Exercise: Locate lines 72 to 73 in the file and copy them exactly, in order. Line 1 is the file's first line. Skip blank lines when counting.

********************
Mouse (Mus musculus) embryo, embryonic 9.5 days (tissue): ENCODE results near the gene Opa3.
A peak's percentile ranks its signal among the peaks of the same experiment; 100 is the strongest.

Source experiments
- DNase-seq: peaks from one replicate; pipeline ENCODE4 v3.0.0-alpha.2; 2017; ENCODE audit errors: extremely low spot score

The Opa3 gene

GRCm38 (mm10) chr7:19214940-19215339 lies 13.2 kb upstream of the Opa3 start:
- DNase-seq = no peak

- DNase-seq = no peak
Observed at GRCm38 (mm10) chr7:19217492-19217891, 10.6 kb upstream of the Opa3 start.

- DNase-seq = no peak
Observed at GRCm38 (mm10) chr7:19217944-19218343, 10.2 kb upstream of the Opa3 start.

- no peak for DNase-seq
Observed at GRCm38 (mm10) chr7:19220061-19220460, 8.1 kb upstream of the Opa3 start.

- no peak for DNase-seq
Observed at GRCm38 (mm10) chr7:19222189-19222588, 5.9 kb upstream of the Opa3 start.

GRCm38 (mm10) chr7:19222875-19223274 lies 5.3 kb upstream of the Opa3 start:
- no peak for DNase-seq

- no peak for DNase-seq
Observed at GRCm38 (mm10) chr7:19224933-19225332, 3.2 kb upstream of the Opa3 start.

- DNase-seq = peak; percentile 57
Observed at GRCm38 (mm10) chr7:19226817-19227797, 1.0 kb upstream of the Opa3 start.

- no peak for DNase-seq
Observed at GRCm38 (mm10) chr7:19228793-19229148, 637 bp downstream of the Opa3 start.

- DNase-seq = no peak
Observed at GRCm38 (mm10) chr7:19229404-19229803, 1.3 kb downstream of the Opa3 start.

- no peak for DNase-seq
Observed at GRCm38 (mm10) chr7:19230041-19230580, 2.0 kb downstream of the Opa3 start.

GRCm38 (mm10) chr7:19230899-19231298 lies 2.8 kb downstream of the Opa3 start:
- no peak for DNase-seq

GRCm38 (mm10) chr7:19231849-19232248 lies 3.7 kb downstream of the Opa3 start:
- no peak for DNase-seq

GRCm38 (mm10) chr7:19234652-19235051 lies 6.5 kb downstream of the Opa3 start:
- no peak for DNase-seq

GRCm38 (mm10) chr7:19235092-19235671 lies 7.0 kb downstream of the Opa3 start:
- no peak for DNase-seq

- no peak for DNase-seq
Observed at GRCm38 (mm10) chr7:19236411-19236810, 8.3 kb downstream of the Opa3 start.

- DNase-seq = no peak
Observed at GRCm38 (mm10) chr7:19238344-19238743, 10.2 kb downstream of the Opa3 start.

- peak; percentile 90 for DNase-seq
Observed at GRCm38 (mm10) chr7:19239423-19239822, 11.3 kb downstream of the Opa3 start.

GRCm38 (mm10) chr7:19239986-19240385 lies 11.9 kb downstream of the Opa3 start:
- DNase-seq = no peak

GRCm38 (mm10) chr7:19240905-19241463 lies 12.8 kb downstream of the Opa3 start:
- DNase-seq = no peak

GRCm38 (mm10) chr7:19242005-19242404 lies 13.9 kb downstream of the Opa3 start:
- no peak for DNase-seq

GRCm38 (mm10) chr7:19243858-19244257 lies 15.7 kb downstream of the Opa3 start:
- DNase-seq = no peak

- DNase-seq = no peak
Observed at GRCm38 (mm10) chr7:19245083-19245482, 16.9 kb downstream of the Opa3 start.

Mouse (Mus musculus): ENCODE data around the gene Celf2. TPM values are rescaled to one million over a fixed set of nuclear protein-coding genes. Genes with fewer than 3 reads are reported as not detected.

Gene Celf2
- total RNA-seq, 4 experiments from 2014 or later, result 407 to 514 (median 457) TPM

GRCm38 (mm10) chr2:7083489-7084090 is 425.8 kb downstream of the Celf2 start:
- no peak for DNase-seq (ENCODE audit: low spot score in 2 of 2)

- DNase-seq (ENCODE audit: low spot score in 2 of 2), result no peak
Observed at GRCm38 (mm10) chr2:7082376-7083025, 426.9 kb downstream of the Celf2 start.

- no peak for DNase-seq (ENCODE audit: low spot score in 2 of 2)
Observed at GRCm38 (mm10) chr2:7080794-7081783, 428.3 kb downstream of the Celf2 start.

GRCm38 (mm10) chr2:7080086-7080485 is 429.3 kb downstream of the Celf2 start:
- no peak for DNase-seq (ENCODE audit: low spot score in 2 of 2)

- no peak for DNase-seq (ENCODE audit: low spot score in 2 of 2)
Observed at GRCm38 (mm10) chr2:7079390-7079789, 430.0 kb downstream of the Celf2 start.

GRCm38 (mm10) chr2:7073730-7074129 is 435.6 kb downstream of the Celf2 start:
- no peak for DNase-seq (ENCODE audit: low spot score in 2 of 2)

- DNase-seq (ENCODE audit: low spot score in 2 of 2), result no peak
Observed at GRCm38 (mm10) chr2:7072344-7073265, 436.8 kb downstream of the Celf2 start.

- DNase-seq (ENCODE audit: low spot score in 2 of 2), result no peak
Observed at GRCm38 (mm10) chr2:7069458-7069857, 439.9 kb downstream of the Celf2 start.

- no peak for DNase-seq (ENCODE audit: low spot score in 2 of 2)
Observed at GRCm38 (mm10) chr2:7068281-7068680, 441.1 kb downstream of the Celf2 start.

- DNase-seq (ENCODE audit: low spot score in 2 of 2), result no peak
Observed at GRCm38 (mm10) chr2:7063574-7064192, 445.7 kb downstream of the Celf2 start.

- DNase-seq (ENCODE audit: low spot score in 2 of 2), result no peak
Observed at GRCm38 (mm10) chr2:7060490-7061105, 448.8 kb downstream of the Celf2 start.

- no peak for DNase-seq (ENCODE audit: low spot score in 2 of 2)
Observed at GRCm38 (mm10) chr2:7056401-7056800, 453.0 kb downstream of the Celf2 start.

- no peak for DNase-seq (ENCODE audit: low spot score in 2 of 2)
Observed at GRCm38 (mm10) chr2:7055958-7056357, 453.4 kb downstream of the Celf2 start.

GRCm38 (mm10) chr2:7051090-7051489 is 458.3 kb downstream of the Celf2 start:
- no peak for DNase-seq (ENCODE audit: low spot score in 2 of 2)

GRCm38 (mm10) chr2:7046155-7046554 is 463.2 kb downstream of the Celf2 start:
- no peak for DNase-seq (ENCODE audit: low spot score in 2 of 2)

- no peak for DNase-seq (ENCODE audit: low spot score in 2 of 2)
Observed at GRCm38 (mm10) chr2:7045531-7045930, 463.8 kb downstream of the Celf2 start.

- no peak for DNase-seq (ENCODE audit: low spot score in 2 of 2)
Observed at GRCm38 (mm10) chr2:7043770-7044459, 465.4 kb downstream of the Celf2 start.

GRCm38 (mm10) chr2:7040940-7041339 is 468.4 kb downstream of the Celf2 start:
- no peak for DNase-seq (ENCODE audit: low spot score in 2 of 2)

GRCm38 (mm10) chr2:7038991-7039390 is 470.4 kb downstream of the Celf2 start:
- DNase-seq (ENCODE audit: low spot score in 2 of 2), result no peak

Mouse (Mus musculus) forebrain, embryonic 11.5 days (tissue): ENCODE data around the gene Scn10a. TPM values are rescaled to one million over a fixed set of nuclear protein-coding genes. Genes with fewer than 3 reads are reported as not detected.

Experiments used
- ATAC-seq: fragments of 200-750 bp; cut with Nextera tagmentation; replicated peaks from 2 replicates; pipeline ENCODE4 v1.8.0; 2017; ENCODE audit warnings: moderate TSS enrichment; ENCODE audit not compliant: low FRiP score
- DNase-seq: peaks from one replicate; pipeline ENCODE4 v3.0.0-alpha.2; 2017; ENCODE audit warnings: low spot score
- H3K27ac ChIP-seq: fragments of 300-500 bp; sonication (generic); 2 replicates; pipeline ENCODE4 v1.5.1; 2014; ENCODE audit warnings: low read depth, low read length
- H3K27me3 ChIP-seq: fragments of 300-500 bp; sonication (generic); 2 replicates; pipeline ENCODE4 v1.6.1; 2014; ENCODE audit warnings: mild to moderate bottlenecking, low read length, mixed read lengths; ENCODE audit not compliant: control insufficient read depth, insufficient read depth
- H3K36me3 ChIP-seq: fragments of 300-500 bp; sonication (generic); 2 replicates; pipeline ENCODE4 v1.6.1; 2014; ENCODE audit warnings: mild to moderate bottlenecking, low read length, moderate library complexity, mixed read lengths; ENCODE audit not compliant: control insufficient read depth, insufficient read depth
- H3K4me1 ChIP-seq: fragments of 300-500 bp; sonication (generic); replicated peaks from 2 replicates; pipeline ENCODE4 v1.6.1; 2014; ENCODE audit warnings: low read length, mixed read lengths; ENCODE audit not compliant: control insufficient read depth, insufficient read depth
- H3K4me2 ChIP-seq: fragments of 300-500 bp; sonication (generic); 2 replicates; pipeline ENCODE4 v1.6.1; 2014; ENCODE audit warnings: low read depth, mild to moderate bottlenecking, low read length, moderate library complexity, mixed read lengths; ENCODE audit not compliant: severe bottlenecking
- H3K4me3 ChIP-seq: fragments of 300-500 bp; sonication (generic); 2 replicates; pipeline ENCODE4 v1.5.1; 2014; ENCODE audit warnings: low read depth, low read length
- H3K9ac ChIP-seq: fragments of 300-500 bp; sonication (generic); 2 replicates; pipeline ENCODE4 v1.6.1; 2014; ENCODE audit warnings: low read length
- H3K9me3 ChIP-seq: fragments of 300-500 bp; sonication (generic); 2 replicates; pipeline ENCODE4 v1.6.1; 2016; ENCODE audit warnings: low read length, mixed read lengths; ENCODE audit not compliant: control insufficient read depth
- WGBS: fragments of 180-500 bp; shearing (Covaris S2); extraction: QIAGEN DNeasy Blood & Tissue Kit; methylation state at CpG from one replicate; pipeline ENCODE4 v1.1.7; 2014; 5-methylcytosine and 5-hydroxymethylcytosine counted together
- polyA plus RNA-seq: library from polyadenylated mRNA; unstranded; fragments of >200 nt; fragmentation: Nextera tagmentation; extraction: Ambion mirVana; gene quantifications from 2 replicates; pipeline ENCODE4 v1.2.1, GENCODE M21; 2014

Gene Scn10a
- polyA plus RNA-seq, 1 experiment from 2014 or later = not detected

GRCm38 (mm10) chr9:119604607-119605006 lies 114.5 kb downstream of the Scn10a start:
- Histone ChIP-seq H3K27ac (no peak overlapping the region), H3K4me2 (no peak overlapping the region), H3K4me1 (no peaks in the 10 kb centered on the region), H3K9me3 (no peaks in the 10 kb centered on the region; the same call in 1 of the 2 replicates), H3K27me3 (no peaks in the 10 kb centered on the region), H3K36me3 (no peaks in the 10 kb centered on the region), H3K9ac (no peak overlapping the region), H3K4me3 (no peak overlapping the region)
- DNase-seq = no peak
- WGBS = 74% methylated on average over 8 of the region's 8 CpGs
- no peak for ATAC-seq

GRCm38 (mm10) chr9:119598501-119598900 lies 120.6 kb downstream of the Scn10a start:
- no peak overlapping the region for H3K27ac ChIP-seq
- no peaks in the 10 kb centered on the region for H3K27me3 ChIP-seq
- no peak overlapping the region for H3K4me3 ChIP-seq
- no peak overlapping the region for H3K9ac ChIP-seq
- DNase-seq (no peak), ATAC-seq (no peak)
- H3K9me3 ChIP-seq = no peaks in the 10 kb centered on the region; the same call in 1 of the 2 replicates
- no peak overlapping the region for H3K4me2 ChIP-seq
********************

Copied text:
Observed at GRCm38 (mm10) chr2:7068281-7068680, 441.1 kb downstream of the Celf2 start.

- DNase-seq (ENCODE audit: low spot score in 2 of 2), result no peak